Senate Judiciary Committee Chair Dick Durbin (D-Ill.) sent a letter to the Food and Drug Administration (FDA) last week calling on the agency to address ongoing shortages of the critical cancer medications carboplatin and cisplatin. In the letter, Durbin describes the adverse impact of drug shortages on medical research and ongoing clinical trials and discusses the widespread problems with the nation’s drug and medical supply chain. In the short term, he recommends that FDA “use its authority to allow for the safe importation of these drugs from other countries, work with manufacturers to extend expiration dates—if safe and appropriate—on existing supplies of the drugs, regularly provide clear and timely updates to providers on expected timelines for additional supply, and ensure expedited inspections and reviews to assist in resolving this shortage.”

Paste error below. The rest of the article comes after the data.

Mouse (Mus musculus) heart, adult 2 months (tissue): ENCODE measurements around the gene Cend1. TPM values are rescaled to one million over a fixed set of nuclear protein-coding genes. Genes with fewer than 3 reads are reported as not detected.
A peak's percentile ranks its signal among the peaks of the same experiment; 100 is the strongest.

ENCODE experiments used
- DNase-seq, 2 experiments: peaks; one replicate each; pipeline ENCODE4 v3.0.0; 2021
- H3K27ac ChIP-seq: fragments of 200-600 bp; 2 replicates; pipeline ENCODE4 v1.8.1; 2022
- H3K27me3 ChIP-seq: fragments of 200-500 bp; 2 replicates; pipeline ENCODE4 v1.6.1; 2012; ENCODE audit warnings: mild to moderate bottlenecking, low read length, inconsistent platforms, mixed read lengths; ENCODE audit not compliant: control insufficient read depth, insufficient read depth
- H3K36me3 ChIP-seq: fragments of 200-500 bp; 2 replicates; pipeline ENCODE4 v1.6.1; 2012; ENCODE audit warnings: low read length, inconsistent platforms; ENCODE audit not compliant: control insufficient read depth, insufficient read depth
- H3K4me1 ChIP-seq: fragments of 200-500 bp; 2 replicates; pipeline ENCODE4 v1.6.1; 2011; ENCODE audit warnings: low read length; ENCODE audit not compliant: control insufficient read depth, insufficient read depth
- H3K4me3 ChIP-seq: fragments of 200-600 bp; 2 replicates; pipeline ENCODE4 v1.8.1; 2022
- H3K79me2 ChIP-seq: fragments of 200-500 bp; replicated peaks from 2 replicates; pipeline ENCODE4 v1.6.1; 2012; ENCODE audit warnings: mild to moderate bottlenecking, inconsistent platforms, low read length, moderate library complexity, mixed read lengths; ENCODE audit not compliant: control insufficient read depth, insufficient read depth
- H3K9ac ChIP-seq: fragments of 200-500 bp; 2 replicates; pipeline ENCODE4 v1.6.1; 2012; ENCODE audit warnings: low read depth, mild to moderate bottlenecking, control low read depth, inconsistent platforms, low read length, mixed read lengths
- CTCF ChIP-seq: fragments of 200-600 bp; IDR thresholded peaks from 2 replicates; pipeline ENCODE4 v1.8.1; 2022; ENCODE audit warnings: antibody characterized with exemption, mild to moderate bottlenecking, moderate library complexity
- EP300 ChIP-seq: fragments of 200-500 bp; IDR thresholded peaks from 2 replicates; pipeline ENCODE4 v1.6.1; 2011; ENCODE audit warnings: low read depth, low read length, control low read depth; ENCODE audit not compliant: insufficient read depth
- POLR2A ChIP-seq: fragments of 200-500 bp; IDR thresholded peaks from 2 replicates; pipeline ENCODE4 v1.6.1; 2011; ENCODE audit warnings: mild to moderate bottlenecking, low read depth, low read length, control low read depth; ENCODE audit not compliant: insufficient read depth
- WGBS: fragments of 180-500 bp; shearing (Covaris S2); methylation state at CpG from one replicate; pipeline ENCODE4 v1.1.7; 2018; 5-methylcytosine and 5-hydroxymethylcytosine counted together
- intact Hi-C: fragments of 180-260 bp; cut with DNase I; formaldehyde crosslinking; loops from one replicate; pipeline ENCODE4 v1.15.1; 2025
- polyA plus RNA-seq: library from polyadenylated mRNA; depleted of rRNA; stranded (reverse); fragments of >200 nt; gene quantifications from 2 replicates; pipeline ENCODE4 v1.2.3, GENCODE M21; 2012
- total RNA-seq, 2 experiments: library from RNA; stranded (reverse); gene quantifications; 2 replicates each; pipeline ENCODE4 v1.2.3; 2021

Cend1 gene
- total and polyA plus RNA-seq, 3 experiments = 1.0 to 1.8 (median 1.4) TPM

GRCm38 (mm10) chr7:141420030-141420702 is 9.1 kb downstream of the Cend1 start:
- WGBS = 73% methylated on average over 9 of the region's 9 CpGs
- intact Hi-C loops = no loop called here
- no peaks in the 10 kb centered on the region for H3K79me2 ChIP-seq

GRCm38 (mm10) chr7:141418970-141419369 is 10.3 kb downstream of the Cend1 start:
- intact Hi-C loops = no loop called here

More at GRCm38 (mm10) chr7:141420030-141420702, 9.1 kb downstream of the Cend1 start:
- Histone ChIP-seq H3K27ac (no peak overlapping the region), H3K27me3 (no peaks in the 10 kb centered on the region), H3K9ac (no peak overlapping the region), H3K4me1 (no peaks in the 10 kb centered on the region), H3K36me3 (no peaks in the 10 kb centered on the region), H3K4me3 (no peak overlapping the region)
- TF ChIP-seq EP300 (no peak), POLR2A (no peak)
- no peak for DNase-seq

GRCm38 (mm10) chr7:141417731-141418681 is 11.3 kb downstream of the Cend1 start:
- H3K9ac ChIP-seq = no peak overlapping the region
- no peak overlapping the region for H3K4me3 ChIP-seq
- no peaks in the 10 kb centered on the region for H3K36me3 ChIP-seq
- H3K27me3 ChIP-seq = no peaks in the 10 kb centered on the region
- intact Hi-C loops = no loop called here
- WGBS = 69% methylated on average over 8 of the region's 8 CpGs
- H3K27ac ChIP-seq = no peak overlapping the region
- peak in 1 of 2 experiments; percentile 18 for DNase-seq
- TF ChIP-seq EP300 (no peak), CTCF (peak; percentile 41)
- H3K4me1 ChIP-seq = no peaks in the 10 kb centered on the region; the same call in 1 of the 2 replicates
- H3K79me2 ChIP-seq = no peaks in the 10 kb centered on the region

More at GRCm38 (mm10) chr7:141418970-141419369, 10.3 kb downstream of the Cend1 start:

Utah Representative Chris Stewart Announces Resignation

Utah Representative Chris Stewart (R-Utah) has announced his resignation from Congress citing his wife’s current health concerns. Stewart has served the second district of Utah for a decade. Before being elected to Congress in 2012, he was the CEO of the Shipley Group, a consulting firm focusing on energy and the environment. Stewart sits on the House Permanent Select Committee on Intelligence and the Appropriations Committee. He is also a member of the Judiciary Committee’s Select Subcommittee on the Weaponization of the Federal Government. Stewart has said that he will step down as soon as there is an orderly transition process in place. His resignation will have a negligible impact on the chamber’s balance of power given Rep. David Cicilline’s (D-R.I.) departure on June 1st. Cicilline previously announced plans to leave Congress to lead the Rhode Island Foundation. Congressman Cicilline served the first district of Rhode Island for 12 years. Prior to being elected to Congress, he was the mayor of Providence for two terms. Cicilline was a member of the Judiciary Committee and the Foreign Affairs Committee.

Biden Expected to Appoint Mandy Cohen to Lead CDC